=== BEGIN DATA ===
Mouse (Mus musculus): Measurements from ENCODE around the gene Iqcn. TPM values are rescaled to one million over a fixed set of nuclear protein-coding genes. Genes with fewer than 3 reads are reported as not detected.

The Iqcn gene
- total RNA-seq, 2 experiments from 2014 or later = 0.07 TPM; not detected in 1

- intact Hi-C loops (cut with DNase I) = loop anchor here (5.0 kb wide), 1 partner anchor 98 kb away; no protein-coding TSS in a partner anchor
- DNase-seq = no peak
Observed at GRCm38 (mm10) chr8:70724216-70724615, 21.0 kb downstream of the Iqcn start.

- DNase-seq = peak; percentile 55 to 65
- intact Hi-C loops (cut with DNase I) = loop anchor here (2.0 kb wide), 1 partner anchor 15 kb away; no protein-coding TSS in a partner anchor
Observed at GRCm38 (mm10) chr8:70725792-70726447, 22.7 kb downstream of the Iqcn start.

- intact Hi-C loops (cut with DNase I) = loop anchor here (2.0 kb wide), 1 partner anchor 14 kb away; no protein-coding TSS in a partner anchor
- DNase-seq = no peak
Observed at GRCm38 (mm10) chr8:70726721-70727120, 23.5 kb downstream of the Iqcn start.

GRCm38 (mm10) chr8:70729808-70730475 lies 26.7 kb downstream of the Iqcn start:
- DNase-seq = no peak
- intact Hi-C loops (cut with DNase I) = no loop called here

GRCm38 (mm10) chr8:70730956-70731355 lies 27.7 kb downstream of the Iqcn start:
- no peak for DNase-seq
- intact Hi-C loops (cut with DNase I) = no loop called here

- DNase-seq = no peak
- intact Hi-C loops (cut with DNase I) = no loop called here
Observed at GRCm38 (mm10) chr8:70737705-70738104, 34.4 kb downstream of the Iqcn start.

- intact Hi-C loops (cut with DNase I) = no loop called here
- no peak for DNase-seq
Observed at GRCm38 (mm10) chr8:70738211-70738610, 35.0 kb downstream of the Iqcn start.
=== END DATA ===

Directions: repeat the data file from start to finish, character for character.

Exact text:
Mouse (Mus musculus): Measurements from ENCODE around the gene Iqcn. TPM values are rescaled to one million over a fixed set of nuclear protein-coding genes. Genes with fewer than 3 reads are reported as not detected.

The Iqcn gene
- total RNA-seq, 2 experiments from 2014 or later = 0.07 TPM; not detected in 1

- intact Hi-C loops (cut with DNase I) = loop anchor here (5.0 kb wide), 1 partner anchor 98 kb away; no protein-coding TSS in a partner anchor
- DNase-seq = no peak
Observed at GRCm38 (mm10) chr8:70724216-70724615, 21.0 kb downstream of the Iqcn start.

- DNase-seq = peak; percentile 55 to 65
- intact Hi-C loops (cut with DNase I) = loop anchor here (2.0 kb wide), 1 partner anchor 15 kb away; no protein-coding TSS in a partner anchor
Observed at GRCm38 (mm10) chr8:70725792-70726447, 22.7 kb downstream of the Iqcn start.

- intact Hi-C loops (cut with DNase I) = loop anchor here (2.0 kb wide), 1 partner anchor 14 kb away; no protein-coding TSS in a partner anchor
- DNase-seq = no peak
Observed at GRCm38 (mm10) chr8:70726721-70727120, 23.5 kb downstream of the Iqcn start.

GRCm38 (mm10) chr8:70729808-70730475 lies 26.7 kb downstream of the Iqcn start:
- DNase-seq = no peak
- intact Hi-C loops (cut with DNase I) = no loop called here

GRCm38 (mm10) chr8:70730956-70731355 lies 27.7 kb downstream of the Iqcn start:
- no peak for DNase-seq
- intact Hi-C loops (cut with DNase I) = no loop called here

- DNase-seq = no peak
- intact Hi-C loops (cut with DNase I) = no loop called here
Observed at GRCm38 (mm10) chr8:70737705-70738104, 34.4 kb downstream of the Iqcn start.

- intact Hi-C loops (cut with DNase I) = no loop called here
- no peak for DNase-seq
Observed at GRCm38 (mm10) chr8:70738211-70738610, 35.0 kb downstream of the Iqcn start.